Marta Friedländer-Garelik’s early visit to a factory convinced her to stay in school and become a lawyer, but ironically, working in a factory during WWII sent her on a new path to become a clothing designer. Friedländer earned a PhD in law from Vienna University in 1922 but spent twelve years working poorly paid positions as a typist and paralegal before obtaining a license to open a law practice of her own in 1933, the third Austrian woman to do so. Blonde and blue-eyed, she initially escaped the 1938 regulations forbidding Jews to practice law and she freed prisoners from Dachau by promising the government that they would emigrate. She was forced to close her legal practice in June of 1938 and flee two months later, but discovered upon her arrival in Ireland that the organization that had saved her was running a scam, forcing her to work in a Belfast factory on threat of deportation. Friedländer taught herself English by reading a romance novel and went to the authorities for help. The government took over the factory and Friedländer designed clothes for the factory to mass-produce, finally regaining her financial independence. She relocated to the US in 1941, opened a successful knitwear factory, and married in 1944.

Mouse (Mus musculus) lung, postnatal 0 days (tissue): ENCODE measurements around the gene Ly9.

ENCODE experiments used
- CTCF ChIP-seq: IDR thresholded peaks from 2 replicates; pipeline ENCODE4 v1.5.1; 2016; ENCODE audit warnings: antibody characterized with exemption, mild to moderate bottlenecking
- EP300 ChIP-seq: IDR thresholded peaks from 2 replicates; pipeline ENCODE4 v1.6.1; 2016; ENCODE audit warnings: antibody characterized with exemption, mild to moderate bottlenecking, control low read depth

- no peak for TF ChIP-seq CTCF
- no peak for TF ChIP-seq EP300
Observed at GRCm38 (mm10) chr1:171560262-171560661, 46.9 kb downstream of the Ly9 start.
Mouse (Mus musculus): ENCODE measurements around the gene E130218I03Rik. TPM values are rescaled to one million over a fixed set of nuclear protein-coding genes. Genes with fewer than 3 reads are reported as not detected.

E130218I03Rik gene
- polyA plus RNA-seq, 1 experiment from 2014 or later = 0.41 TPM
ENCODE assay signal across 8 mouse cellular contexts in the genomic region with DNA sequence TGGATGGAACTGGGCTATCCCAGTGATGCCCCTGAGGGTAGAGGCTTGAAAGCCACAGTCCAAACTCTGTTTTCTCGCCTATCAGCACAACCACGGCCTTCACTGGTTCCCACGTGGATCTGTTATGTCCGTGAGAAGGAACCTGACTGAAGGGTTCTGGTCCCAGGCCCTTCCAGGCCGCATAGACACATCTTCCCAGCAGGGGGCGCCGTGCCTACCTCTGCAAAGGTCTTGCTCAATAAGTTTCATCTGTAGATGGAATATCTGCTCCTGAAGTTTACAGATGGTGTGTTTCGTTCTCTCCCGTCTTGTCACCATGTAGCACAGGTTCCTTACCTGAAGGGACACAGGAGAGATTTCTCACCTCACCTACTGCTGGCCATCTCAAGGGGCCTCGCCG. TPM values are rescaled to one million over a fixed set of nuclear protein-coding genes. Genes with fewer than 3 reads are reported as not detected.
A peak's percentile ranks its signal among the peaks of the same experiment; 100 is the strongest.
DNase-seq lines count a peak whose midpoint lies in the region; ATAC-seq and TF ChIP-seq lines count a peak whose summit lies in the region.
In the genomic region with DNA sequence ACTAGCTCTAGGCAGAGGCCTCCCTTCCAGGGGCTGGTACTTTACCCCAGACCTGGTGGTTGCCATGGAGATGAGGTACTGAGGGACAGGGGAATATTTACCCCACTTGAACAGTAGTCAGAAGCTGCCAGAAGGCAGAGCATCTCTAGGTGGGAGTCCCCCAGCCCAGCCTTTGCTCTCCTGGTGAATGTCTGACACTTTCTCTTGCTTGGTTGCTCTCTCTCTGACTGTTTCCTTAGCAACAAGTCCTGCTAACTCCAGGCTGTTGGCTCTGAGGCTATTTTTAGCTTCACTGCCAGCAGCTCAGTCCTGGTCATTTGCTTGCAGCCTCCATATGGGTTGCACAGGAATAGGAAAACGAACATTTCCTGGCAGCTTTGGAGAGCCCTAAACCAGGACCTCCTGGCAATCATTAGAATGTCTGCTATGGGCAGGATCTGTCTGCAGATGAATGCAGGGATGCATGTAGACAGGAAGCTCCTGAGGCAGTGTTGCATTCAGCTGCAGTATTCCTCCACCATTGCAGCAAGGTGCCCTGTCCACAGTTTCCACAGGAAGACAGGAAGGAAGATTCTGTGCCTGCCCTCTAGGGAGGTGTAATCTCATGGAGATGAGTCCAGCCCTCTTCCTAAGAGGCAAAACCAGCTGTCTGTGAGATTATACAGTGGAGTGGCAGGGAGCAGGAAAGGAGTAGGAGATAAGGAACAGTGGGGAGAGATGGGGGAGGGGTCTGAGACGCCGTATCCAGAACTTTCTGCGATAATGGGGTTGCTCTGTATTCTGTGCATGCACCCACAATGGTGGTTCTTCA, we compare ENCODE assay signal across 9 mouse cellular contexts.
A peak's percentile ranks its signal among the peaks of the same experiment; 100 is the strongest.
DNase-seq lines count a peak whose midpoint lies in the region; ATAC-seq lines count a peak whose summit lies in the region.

How to cite this page
Jewish Women's Archive. "Marta Friedländer-Garelik ." (Viewed on May 6, 2016) <http://jwa.org/people/friedl-nder-garelik-marta>.